Title

Early childhood educators' perceived and actual metalinguistic knowledge, beliefs and enacted practice about teaching early reading

Document Type

Article

Publisher

Taylor and Francis Inc.

School

School of Education

Comments

Originally published as: Hammond, L. (2015). Early childhood educators' perceived and actual metalinguistic knowledge, beliefs and enacted practice about teaching early reading in Australian Journal of Learning Difficulties, 20(2), 113-128. Available here.

Abstract

Results of influential reports on early literacy have drawn attention to the need for early childhood educators to take up a more explicit, teacher-directed approach to beginning reading. Positive classroom results however are in part dependent upon teacher knowledge and this study investigated the relationship between early childhood educators' linguistic knowledge, beliefs and enacted practice about teaching reading. Results indicate that while early childhood educators believe knowledge about teaching reading is ‘very important’ to their role, their understanding of literacy precursor skills was generally low. When observed teaching beginning reading, most participants demonstrated some capacity to plan and teach in an explicit way; however, their enacted practice was inconsistent with their teacher knowledge results. This suggests the ability to reflect on the sound structure of spoken words and apply this knowledge to learning to read is a different skill to planning instructional sequences to teach these literacy precursor skills explicitly.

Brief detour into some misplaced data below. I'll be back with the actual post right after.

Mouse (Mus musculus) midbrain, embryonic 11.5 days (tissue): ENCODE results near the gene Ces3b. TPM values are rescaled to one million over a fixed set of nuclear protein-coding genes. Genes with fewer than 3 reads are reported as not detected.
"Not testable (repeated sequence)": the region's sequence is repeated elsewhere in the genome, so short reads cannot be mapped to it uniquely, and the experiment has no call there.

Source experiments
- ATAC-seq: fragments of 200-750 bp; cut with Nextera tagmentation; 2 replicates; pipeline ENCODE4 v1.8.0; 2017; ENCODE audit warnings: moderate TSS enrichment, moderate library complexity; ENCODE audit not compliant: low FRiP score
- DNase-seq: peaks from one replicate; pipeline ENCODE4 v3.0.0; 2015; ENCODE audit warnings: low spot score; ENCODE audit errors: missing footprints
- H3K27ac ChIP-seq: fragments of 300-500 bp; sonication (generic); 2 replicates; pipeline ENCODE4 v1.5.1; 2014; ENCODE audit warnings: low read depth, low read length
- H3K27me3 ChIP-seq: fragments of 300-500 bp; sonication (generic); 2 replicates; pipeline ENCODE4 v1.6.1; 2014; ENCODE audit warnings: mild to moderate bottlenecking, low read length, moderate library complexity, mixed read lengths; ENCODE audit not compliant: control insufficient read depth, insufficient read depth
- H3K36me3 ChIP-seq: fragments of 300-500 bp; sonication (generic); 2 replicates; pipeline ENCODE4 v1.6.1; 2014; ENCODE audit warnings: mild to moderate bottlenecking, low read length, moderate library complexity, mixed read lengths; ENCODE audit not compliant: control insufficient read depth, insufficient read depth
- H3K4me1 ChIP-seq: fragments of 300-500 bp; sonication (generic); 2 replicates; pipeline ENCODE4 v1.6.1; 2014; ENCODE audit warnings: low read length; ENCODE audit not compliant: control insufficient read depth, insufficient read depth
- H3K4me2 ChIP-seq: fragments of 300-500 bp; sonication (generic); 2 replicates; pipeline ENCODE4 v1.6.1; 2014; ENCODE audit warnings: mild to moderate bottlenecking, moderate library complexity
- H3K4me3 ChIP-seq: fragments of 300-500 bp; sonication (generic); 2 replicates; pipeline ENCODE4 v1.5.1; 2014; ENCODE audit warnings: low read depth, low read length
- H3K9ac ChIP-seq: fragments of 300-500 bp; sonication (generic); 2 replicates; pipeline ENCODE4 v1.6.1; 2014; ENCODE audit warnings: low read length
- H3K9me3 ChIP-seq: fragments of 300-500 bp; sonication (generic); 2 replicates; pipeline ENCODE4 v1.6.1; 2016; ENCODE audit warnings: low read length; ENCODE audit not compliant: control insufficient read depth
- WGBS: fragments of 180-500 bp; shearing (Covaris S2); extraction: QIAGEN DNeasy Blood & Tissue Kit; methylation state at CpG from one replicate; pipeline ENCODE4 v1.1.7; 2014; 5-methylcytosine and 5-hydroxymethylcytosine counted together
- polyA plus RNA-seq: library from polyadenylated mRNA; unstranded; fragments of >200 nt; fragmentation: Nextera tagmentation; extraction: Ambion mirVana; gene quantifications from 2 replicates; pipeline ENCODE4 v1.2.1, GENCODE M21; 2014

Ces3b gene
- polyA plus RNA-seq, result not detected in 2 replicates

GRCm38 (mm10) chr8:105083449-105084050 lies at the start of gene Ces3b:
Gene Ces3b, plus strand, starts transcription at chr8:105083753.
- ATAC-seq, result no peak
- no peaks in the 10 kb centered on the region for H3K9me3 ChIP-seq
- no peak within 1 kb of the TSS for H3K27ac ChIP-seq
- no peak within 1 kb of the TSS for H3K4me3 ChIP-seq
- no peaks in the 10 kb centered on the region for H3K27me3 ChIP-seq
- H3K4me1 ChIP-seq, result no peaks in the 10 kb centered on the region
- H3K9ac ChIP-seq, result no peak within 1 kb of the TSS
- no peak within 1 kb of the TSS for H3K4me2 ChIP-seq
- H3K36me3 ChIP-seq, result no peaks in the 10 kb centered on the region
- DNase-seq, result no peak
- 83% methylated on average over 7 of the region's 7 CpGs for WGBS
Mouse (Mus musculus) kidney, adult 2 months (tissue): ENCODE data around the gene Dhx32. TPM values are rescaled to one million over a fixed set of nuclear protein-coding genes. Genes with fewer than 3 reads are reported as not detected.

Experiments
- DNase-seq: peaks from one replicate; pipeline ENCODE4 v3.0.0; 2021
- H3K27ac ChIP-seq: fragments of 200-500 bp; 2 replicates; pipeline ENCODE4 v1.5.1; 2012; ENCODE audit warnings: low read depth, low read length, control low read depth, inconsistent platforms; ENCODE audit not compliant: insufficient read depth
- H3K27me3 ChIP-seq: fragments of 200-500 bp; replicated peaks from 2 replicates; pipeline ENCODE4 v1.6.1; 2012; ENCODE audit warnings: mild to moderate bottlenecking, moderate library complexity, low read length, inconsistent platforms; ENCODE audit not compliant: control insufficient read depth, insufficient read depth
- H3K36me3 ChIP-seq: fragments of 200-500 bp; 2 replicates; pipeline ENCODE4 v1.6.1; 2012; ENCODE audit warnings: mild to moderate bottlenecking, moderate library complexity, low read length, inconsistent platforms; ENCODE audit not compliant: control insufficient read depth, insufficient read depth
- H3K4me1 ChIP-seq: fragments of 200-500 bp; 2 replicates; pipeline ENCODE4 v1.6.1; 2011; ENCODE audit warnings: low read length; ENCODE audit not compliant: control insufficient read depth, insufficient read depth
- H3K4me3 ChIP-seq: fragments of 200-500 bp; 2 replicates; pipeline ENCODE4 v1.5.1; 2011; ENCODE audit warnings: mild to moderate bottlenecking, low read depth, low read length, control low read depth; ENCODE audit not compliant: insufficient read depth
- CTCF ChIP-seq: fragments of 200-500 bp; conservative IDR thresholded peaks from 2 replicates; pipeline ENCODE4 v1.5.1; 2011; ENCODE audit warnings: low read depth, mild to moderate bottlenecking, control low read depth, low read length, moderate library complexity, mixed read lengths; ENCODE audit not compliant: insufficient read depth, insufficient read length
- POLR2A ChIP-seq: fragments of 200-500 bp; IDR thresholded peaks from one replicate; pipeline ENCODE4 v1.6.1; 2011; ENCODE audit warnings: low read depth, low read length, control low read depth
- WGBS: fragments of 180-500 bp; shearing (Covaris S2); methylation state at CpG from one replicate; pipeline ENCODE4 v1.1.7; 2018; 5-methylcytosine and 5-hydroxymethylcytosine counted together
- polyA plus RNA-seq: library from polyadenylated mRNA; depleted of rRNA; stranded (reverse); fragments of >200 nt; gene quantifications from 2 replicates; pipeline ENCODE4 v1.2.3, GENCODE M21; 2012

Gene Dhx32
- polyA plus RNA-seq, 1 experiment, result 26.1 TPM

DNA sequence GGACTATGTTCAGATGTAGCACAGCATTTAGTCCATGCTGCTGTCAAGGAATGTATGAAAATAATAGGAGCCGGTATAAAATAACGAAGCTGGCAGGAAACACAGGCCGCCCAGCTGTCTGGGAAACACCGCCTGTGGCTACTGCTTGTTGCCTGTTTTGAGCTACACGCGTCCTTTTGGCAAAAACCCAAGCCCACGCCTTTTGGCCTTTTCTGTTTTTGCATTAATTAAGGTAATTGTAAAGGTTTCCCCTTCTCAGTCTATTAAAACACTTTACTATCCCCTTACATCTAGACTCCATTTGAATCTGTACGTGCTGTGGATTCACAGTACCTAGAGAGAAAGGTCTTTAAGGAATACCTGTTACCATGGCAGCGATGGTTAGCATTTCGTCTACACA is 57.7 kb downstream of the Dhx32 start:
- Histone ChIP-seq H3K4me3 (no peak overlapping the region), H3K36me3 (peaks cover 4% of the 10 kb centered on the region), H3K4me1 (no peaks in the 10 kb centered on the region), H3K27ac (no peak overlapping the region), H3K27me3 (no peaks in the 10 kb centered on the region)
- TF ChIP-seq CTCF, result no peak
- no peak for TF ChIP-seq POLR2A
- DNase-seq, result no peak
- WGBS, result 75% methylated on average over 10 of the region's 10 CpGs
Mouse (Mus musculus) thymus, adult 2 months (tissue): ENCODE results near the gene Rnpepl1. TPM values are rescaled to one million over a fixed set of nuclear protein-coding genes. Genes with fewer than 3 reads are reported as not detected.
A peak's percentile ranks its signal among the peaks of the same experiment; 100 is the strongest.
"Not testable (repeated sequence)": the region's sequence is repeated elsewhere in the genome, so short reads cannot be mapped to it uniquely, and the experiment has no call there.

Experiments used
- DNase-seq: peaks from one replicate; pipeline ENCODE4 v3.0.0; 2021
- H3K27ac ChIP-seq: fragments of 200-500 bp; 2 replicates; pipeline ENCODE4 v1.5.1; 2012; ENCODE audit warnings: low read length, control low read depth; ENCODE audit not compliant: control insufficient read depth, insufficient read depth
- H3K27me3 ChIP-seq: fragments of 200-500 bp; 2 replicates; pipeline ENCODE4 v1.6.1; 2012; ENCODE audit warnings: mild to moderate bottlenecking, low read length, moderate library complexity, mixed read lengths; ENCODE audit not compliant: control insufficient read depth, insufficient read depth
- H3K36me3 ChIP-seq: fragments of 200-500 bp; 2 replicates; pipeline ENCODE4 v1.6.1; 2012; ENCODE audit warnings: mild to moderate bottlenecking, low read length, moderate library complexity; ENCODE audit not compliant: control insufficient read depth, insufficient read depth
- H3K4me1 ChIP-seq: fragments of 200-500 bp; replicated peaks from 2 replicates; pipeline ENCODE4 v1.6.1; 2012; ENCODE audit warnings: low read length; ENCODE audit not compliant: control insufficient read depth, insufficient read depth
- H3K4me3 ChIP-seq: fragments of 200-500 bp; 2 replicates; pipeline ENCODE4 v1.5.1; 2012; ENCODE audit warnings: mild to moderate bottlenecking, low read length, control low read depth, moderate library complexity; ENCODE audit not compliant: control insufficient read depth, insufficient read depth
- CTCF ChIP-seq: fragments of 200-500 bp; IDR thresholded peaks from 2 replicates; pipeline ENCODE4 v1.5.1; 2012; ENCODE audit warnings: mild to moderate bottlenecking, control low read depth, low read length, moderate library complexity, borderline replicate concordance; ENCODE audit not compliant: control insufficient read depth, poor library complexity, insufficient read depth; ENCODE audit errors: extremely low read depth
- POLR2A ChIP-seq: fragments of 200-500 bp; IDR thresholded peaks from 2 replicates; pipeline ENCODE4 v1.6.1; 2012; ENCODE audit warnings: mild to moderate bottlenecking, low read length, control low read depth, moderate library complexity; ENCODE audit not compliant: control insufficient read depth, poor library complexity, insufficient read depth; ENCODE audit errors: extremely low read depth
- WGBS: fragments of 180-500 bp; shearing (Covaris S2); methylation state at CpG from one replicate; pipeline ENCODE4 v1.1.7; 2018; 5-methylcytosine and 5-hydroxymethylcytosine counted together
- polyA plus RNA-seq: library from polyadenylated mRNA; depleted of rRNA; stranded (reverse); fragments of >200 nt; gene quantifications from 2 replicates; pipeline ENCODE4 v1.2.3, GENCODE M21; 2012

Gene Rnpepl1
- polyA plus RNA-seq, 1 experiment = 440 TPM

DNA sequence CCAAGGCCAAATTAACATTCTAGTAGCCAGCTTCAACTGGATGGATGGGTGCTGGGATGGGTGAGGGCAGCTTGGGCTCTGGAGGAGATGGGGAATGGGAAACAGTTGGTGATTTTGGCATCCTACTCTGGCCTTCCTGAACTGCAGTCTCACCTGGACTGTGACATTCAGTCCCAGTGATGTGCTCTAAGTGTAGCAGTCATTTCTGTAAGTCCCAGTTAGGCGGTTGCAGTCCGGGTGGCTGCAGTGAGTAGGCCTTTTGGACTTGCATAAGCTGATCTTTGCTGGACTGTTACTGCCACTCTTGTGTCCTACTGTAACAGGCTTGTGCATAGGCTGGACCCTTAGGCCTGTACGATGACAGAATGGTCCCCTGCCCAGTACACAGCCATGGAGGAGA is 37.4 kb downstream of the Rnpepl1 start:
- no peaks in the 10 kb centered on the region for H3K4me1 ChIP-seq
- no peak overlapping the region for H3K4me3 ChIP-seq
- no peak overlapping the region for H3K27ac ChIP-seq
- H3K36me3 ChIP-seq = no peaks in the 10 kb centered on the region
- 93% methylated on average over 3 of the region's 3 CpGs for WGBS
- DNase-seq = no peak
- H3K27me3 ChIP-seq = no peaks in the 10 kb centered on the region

DOI

10.1080/19404158.2015.1023208